Diane has diverse work experience with kids and adults as a social worker, undergrad/graduate school educator, physical therapist, childcare provider, and K-12 public-school classroom aide. Diane sees herself as a fellow human, walking alongside clients on a challenging path toward growth. She does her own work to change unhealthy patterns, grieve losses, calm an easily activated nervous system, and practice habits that sustain her energy and enthusiasm for life. Diane is courageous, resourceful, kind yet firm, organized, and proactive. Diane is committed to racial-cultural learning to increase self-awareness, reduce micro-aggressions, and facilitate meaningful change toward greater equity and opportunity for people who have been/are oppressed.
Areas of expertise:
Diane has supported kids, teens, parents, college/grad students, young, middle and older adults who live with mental and physical health conditions like anxiety, depression, posttraumatic stress disorder, brain and spinal cord injury, cancer, HIV/Aids, limb loss, autism spectrum disorder, learning disabilities, and cerebral palsy. Diane is passionate about reducing stigma associated with labels that can cause people to feel less-than and overshadow their true abilities. Diane works with people to build upon strengths as they accept and adapt to limitations to develop identities that fit for their age and phase of living.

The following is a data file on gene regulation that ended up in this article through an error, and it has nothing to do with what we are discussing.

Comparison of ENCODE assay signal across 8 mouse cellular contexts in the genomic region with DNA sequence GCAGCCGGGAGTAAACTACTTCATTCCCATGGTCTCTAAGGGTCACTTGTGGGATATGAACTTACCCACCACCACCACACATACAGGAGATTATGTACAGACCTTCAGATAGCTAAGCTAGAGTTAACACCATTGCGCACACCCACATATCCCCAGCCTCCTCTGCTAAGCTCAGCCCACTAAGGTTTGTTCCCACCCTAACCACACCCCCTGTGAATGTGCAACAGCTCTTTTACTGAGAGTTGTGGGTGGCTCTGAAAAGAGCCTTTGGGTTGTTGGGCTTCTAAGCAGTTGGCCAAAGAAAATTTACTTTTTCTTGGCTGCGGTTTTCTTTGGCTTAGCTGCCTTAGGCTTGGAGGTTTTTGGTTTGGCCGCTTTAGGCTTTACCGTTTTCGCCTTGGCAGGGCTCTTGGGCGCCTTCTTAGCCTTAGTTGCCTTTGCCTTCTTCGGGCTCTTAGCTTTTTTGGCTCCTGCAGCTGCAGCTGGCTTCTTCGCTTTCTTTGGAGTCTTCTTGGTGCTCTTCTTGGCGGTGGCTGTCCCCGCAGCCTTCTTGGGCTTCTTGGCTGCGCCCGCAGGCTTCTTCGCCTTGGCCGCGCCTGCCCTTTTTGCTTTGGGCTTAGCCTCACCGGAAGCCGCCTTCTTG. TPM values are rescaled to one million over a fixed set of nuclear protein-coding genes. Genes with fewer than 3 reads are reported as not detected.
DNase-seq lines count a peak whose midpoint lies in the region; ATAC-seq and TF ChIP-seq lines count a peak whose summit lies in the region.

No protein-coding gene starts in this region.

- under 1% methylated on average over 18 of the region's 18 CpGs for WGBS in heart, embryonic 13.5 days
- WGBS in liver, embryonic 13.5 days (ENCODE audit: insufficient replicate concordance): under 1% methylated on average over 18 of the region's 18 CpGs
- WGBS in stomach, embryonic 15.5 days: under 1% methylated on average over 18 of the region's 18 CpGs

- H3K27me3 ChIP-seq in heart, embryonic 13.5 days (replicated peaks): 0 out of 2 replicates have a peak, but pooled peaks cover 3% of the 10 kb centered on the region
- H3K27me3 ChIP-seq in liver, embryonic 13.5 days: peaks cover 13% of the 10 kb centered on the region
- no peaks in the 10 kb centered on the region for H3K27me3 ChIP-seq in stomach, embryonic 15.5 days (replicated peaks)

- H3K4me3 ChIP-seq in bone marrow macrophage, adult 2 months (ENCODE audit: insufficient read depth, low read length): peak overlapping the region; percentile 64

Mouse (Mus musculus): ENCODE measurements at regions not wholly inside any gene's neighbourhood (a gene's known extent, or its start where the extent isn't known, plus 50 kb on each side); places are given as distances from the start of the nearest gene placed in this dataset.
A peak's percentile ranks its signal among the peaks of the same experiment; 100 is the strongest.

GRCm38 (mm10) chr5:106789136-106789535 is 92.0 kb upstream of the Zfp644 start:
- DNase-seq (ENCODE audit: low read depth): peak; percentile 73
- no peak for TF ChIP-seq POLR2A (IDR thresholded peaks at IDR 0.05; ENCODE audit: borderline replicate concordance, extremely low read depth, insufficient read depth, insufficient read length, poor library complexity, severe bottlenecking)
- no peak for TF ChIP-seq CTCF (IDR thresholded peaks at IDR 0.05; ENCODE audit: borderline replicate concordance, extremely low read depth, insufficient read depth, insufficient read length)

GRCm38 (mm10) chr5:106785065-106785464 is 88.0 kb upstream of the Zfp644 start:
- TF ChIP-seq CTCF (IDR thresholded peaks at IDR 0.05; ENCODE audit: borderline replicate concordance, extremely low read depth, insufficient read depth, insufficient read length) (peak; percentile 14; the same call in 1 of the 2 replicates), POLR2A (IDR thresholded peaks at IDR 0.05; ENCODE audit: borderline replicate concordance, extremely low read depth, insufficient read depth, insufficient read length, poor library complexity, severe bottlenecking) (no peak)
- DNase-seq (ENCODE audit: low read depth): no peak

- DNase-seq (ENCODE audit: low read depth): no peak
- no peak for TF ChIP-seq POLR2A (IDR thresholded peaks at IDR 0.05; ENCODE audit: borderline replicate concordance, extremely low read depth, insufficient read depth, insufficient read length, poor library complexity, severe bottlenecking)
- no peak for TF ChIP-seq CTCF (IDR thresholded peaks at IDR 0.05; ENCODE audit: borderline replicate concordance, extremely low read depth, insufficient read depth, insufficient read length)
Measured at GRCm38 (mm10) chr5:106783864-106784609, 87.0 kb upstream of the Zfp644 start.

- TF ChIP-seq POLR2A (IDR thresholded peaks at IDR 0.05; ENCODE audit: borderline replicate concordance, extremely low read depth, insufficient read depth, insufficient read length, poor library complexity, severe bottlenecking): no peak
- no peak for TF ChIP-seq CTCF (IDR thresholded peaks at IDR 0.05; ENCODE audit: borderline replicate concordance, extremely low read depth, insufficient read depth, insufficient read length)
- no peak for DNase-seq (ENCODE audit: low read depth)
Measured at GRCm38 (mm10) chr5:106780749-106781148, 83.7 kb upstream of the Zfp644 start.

Diane engages people ages 5-105 in a co-created therapy process that starts with a safe, respectful relationship and includes practical methods to learn, heal, and grow. Diane uses therapy strategies from family systems, solution- focused, cognitive behavioral, motivational interviewing, mindfulness-based stress reduction, acceptance and commitment, dialectical behavioral, and mindful self- compassion therapies. When opening through talking is difficult, Diane offers creative- expressive art (writing, movement, collage, drawing, painting, sounding, and singing) for sharing and discovery. She believes emotional, social, physical, and spiritual distress arises quite naturally in reaction to our complex, frequently over stimulating and often threatening world. She is passionate about teaching individuals and families to: